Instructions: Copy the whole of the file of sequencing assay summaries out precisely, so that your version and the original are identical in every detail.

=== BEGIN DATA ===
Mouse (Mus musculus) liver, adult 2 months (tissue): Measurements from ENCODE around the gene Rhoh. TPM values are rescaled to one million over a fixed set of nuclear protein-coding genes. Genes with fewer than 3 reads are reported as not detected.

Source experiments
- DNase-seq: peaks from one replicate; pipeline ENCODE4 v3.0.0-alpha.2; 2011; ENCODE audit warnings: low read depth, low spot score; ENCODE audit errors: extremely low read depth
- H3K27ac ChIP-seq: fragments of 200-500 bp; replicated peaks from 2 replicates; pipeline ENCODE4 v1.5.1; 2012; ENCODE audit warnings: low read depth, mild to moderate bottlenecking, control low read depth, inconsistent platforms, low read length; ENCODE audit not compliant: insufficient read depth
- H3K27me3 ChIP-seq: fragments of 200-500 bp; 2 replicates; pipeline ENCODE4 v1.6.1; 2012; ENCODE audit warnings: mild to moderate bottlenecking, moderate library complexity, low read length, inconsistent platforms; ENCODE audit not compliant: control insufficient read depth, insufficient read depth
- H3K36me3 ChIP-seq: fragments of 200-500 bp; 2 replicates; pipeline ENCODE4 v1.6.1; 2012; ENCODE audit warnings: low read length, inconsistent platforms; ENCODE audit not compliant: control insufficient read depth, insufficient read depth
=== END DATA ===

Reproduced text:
Mouse (Mus musculus) liver, adult 2 months (tissue): Measurements from ENCODE around the gene Rhoh. TPM values are rescaled to one million over a fixed set of nuclear protein-coding genes. Genes with fewer than 3 reads are reported as not detected.

Source experiments
- DNase-seq: peaks from one replicate; pipeline ENCODE4 v3.0.0-alpha.2; 2011; ENCODE audit warnings: low read depth, low spot score; ENCODE audit errors: extremely low read depth
- H3K27ac ChIP-seq: fragments of 200-500 bp; replicated peaks from 2 replicates; pipeline ENCODE4 v1.5.1; 2012; ENCODE audit warnings: low read depth, mild to moderate bottlenecking, control low read depth, inconsistent platforms, low read length; ENCODE audit not compliant: insufficient read depth
- H3K27me3 ChIP-seq: fragments of 200-500 bp; 2 replicates; pipeline ENCODE4 v1.6.1; 2012; ENCODE audit warnings: mild to moderate bottlenecking, moderate library complexity, low read length, inconsistent platforms; ENCODE audit not compliant: control insufficient read depth, insufficient read depth
- H3K36me3 ChIP-seq: fragments of 200-500 bp; 2 replicates; pipeline ENCODE4 v1.6.1; 2012; ENCODE audit warnings: low read length, inconsistent platforms; ENCODE audit not compliant: control insufficient read depth, insufficient read depth